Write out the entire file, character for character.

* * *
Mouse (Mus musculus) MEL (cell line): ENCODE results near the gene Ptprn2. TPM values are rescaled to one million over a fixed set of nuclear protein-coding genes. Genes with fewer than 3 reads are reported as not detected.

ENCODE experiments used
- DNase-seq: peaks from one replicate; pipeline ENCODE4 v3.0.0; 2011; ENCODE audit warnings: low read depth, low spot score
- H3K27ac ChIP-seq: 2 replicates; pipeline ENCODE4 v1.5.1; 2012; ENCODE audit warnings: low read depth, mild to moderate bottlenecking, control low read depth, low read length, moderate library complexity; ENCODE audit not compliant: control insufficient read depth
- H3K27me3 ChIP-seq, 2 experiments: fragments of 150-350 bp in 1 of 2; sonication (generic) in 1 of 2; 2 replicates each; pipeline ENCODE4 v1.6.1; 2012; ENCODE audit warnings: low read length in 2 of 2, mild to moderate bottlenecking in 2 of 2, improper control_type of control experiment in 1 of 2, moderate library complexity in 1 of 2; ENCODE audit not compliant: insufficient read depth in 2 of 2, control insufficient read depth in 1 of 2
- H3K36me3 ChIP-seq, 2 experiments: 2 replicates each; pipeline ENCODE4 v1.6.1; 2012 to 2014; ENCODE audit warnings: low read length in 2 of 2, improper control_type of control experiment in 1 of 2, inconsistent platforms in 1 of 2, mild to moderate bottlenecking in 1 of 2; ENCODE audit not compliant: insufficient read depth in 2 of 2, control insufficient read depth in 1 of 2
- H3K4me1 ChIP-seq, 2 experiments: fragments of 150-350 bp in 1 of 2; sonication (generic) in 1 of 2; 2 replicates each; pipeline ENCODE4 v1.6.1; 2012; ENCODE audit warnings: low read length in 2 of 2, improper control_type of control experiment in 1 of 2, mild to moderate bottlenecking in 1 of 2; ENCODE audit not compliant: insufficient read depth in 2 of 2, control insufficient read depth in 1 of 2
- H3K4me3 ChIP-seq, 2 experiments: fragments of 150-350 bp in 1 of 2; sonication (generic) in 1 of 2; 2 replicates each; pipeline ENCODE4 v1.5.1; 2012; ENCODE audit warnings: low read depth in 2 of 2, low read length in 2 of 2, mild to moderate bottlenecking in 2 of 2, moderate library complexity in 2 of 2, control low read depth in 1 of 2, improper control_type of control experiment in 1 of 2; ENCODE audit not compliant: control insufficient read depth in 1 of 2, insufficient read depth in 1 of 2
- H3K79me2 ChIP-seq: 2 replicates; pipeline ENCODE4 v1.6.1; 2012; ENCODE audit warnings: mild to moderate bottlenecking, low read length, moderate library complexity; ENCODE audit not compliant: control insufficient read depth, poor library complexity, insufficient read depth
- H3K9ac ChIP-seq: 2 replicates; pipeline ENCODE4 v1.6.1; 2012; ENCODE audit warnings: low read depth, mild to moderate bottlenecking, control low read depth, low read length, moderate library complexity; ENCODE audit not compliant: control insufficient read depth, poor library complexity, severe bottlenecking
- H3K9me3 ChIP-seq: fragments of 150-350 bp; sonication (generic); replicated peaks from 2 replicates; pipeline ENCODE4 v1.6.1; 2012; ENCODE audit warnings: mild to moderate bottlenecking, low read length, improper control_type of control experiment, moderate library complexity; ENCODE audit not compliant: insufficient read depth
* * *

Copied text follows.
Mouse (Mus musculus) MEL (cell line): ENCODE results near the gene Ptprn2. TPM values are rescaled to one million over a fixed set of nuclear protein-coding genes. Genes with fewer than 3 reads are reported as not detected.

ENCODE experiments used
- DNase-seq: peaks from one replicate; pipeline ENCODE4 v3.0.0; 2011; ENCODE audit warnings: low read depth, low spot score
- H3K27ac ChIP-seq: 2 replicates; pipeline ENCODE4 v1.5.1; 2012; ENCODE audit warnings: low read depth, mild to moderate bottlenecking, control low read depth, low read length, moderate library complexity; ENCODE audit not compliant: control insufficient read depth
- H3K27me3 ChIP-seq, 2 experiments: fragments of 150-350 bp in 1 of 2; sonication (generic) in 1 of 2; 2 replicates each; pipeline ENCODE4 v1.6.1; 2012; ENCODE audit warnings: low read length in 2 of 2, mild to moderate bottlenecking in 2 of 2, improper control_type of control experiment in 1 of 2, moderate library complexity in 1 of 2; ENCODE audit not compliant: insufficient read depth in 2 of 2, control insufficient read depth in 1 of 2
- H3K36me3 ChIP-seq, 2 experiments: 2 replicates each; pipeline ENCODE4 v1.6.1; 2012 to 2014; ENCODE audit warnings: low read length in 2 of 2, improper control_type of control experiment in 1 of 2, inconsistent platforms in 1 of 2, mild to moderate bottlenecking in 1 of 2; ENCODE audit not compliant: insufficient read depth in 2 of 2, control insufficient read depth in 1 of 2
- H3K4me1 ChIP-seq, 2 experiments: fragments of 150-350 bp in 1 of 2; sonication (generic) in 1 of 2; 2 replicates each; pipeline ENCODE4 v1.6.1; 2012; ENCODE audit warnings: low read length in 2 of 2, improper control_type of control experiment in 1 of 2, mild to moderate bottlenecking in 1 of 2; ENCODE audit not compliant: insufficient read depth in 2 of 2, control insufficient read depth in 1 of 2
- H3K4me3 ChIP-seq, 2 experiments: fragments of 150-350 bp in 1 of 2; sonication (generic) in 1 of 2; 2 replicates each; pipeline ENCODE4 v1.5.1; 2012; ENCODE audit warnings: low read depth in 2 of 2, low read length in 2 of 2, mild to moderate bottlenecking in 2 of 2, moderate library complexity in 2 of 2, control low read depth in 1 of 2, improper control_type of control experiment in 1 of 2; ENCODE audit not compliant: control insufficient read depth in 1 of 2, insufficient read depth in 1 of 2
- H3K79me2 ChIP-seq: 2 replicates; pipeline ENCODE4 v1.6.1; 2012; ENCODE audit warnings: mild to moderate bottlenecking, low read length, moderate library complexity; ENCODE audit not compliant: control insufficient read depth, poor library complexity, insufficient read depth
- H3K9ac ChIP-seq: 2 replicates; pipeline ENCODE4 v1.6.1; 2012; ENCODE audit warnings: low read depth, mild to moderate bottlenecking, control low read depth, low read length, moderate library complexity; ENCODE audit not compliant: control insufficient read depth, poor library complexity, severe bottlenecking
- H3K9me3 ChIP-seq: fragments of 150-350 bp; sonication (generic); replicated peaks from 2 replicates; pipeline ENCODE4 v1.6.1; 2012; ENCODE audit warnings: mild to moderate bottlenecking, low read length, improper control_type of control experiment, moderate library complexity; ENCODE audit not compliant: insufficient read depth